TECHNICAL FIELD OF THE INVENTION
- BACKGROUND OF THE INVENTION
The present invention relates to a system, method, and a lease structure directed to financing assets located in one jurisdiction in the leasing market of another jurisdiction.
Corporations and other entities (including governmental entities) that own and operate large-ticket equipment, such as transportation assets (aircraft or rolling stock) or other major assets (the “Leased Assets) have for many years financed those assets by leasing the same from financial institutions. The advantages of leasing rather than owning these assets included off-balance sheet accounting treatment and lower cost of financing offered by leasing companies when compared to more traditional forms of financing. Many of these leasing companies are based in the United States and in order to access the US leasing market, it became necessary for non-US lessees to develop cross border lease structures that minimized the tax burden on the transaction and preserved the economic benefit of the same.
In order for a cross border lease to be attractive to a non-US lessee (user of equipment), including a Canadian lessee, the lease payments made by the lessee to the non-resident lessor must not attract withholding tax in the lessee's jurisdiction. The Canadian airline industry lobbied the federal finance authorities and obtained a special exemption from withholding tax for lease payments in respect of aircraft. Lease payments in respect of other assets, however, must be carefully structured so as not to run afoul of withholding tax rules.
One cross border lease structure that became popular in the 1990s was the use of a hybrid Canadian entity as the lessor. The US party wishing to lease assets to a Canadian lessee would establish an unlimited liability company (“ULC”), typically in the province of Nova Scotia. The ULC would be capitalized with limited recourse debt provided by a lender and equity provided by the US party, the Investor. The ULC would purchase the asset in question and immediately lease it back to the Canadian lessee. The ULC, as a hybrid entity, would be viewed under Canadian law as a separate legal entity and under US tax law as a flow through entity. This structure allows a US lessor to offer Canadian lessees relatively advantageous lease rates; although not as favourable as the lease rates it could offer the lessee if the lease were made directly from the Investor to the Canadian lessee.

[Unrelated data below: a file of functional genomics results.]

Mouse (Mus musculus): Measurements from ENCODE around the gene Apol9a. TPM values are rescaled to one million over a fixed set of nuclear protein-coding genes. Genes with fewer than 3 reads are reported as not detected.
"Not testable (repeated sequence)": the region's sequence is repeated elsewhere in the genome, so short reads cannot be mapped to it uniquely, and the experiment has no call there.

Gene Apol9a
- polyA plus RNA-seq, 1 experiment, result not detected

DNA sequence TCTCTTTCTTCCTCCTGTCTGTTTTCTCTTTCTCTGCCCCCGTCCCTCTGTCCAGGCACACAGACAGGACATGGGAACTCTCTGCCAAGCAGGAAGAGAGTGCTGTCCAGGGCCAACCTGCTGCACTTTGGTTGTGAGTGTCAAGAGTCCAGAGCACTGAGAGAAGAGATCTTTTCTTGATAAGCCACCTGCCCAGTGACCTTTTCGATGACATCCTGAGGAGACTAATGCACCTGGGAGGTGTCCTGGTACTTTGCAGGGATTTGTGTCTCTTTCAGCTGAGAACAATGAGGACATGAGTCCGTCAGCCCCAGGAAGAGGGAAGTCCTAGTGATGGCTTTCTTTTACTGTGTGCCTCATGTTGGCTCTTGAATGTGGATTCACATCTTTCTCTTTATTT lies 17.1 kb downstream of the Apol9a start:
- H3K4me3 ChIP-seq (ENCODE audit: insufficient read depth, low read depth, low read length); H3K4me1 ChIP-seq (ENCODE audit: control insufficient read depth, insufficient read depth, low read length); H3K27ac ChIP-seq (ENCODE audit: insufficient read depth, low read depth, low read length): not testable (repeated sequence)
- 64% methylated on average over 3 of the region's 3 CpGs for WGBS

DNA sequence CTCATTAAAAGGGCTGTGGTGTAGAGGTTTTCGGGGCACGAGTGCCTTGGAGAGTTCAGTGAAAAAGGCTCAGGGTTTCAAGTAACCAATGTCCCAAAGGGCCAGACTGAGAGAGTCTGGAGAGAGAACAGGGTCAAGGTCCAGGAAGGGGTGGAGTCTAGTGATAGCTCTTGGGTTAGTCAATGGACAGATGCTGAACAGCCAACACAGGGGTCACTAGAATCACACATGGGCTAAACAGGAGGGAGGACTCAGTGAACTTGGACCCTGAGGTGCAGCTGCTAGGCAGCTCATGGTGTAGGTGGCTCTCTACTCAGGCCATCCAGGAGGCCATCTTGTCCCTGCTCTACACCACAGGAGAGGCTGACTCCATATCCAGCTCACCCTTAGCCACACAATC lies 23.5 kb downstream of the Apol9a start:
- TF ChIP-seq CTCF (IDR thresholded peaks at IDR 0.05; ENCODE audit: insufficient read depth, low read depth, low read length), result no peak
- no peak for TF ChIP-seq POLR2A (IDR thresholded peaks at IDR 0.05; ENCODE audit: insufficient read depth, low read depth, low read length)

The hybrid lease structure using a ULC is not, however, without its drawbacks. As a separate entity, the corporate existence of the ULC must be maintained for the duration of the lease and all relevant taxes on the ULC, including income tax, capital tax and sales tax, must be paid by the ULC. The repatriation of the Investor's return also attracts withholding tax (currently, 5%) on the dividends paid by the ULC to the Investor. The administrative burden of maintaining the ULC is also a factor that must be considered when deciding to set up such a hybrid lease structure.
In some cases, the Lessee may prefer not to part with the legal title to the Leased Assets when a sale/leaseback transaction is considered.
- SUMMARY OF THE INVENTION
There is a need for a method, system, and lease structure which address the needs mentioned above and offers a more efficient structure that produces a better economic result for the lessee and investors.
It is an object of this invention to open up a source of financing technological assets to corporations or other entities in Canada and provide a cheaper source of funds with a reduced tax burden and a lower risk profile in relation to past transactions involving a ULC to such corporations or other entities.